That would represent a remarkably generous offer from the Cubs. And it would appear to be excessively large based on the rest of the proposals he has received.
While the Yankees have done an impressive job of stockpiling offensive talent this offseason, the team's starting staff is clearly still short an arm or two.
The addition of Tanaka would go a long way in solidifying a rotation that is currently anchored by CC Sabathia, Hiroki Kuroda and Ivan Nova.
As one AL executive pointed out to Dan Martin of the New York Post, failing to land an ace this offseason would be a big disappointment: "If you don't get Tanaka, it kind of nullifies some of what you've added to the offense. Anything is possible, but I'm sure they don't want to lose [Tanaka]."
Ken Davidoff of the NY Post reports that managing general partner Hal Steinbrenner and an "industry source" both described the Yankees' offer for Tanaka as "highly aggressive."
With such fierce competition for the pitcher, though, it's still far from a sure thing that Tanaka will be pitching in the Bronx in 2014.
Despite shelling out a record $215 million contract to Clayton Kershaw, the Dodgers are still very much in on Tanaka.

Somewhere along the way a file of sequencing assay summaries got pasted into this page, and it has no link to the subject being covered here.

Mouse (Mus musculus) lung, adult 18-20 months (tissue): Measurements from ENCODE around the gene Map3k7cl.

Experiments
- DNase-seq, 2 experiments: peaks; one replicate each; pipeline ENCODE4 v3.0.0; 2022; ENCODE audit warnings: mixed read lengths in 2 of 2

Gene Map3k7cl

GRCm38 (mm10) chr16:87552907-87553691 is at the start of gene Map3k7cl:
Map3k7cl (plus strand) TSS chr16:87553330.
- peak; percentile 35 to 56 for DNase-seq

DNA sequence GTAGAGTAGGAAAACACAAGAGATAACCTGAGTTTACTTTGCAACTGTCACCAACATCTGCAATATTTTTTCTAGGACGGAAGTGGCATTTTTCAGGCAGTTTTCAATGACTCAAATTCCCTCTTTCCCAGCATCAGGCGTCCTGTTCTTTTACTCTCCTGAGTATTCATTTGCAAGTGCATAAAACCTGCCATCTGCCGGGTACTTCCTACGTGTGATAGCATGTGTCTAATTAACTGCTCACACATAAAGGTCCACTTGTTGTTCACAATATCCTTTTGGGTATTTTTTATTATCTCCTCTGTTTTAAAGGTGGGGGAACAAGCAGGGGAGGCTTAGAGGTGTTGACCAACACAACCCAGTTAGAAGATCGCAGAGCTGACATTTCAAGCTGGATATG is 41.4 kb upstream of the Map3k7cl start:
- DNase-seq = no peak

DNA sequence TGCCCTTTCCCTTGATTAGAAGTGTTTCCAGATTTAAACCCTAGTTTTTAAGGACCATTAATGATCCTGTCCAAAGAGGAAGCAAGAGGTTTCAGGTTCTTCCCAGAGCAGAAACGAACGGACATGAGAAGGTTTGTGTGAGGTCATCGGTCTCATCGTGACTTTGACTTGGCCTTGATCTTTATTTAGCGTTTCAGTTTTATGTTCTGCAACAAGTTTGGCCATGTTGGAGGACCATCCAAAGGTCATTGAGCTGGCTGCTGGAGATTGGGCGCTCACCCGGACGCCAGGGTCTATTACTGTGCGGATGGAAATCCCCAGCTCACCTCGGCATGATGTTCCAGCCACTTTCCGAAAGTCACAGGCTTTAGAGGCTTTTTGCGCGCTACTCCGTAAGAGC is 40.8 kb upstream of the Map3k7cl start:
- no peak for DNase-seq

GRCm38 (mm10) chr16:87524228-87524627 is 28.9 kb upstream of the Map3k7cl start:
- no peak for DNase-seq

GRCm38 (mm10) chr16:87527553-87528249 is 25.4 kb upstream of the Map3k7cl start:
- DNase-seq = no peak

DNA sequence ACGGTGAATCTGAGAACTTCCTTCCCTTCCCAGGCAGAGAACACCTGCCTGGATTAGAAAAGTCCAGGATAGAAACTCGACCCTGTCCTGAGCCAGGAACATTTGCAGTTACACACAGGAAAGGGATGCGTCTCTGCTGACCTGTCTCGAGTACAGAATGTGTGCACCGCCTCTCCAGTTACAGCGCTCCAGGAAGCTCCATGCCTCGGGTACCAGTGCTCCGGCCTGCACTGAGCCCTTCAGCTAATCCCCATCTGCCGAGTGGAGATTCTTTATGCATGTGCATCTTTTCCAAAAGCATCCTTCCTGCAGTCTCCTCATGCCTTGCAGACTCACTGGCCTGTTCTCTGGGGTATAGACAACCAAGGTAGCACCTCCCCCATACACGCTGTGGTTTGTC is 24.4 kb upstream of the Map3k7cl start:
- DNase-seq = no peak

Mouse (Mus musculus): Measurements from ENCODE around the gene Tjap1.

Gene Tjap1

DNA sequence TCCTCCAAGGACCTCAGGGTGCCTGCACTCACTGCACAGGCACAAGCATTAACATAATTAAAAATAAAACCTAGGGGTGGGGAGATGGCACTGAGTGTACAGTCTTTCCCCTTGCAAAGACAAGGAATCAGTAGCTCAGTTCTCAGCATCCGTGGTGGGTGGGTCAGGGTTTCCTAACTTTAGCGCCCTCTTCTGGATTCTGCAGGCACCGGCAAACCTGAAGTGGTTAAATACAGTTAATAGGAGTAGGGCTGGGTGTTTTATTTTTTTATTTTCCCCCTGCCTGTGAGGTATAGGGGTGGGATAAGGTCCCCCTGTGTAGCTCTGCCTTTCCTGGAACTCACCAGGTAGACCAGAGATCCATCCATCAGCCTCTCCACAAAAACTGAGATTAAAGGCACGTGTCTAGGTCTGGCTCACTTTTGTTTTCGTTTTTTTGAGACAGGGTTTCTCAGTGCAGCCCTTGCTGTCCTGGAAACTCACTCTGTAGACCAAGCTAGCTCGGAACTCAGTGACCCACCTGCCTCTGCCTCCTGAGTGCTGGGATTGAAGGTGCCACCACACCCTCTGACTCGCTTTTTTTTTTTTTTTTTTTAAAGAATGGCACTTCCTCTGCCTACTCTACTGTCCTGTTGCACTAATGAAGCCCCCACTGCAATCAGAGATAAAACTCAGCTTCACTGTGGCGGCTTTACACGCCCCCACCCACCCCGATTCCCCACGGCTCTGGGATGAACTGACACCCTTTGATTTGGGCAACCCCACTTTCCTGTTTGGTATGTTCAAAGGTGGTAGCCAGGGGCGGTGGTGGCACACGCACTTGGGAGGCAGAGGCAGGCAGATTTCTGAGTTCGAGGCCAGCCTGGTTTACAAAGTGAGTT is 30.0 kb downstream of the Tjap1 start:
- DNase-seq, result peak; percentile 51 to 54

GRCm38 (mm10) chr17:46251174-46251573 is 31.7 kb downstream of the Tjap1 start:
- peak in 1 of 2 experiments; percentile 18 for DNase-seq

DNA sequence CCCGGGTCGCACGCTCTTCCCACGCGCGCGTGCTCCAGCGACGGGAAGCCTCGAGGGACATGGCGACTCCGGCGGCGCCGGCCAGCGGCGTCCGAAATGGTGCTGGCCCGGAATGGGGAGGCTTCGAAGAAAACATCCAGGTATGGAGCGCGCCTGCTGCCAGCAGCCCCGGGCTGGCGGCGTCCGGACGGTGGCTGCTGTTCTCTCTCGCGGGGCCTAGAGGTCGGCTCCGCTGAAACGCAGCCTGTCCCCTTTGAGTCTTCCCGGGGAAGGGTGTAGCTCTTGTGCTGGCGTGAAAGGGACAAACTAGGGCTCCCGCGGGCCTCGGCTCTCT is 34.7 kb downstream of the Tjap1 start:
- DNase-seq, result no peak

Team president Stan Katsen explained to Pedro Moura of the Orange County Register: "Nothing precludes anything else. Everything has to be evaluated independently." Katsen's comment makes it clear that money won't be an issue for the Dodgers in the pursuit for Tanaka.
Los Angeles would also appear to be an ideal base camp for Tanaka and his wife, who was described as an "entertainment idol" by Jonathan Lehman of the NY Post.
Plus, there's the consideration that when Tanaka traveled to the U.S., he met with potential suitors in Los Angeles rather than embarking on a mini-tour. However, it's possible that too much shouldn't be read into that decision.
Jon Heyman of CBS Sports remarked, "A Dodgers person suggested they don't necessarily take extra confidence from Tanaka's choice to meet teams in LA."
Still, with seemingly limitless funds and the perfect location, the Dodgers remain the favorites to land the talented right-hander.
If you want to talk baseball, find me on Twitter @KarlBuscheck.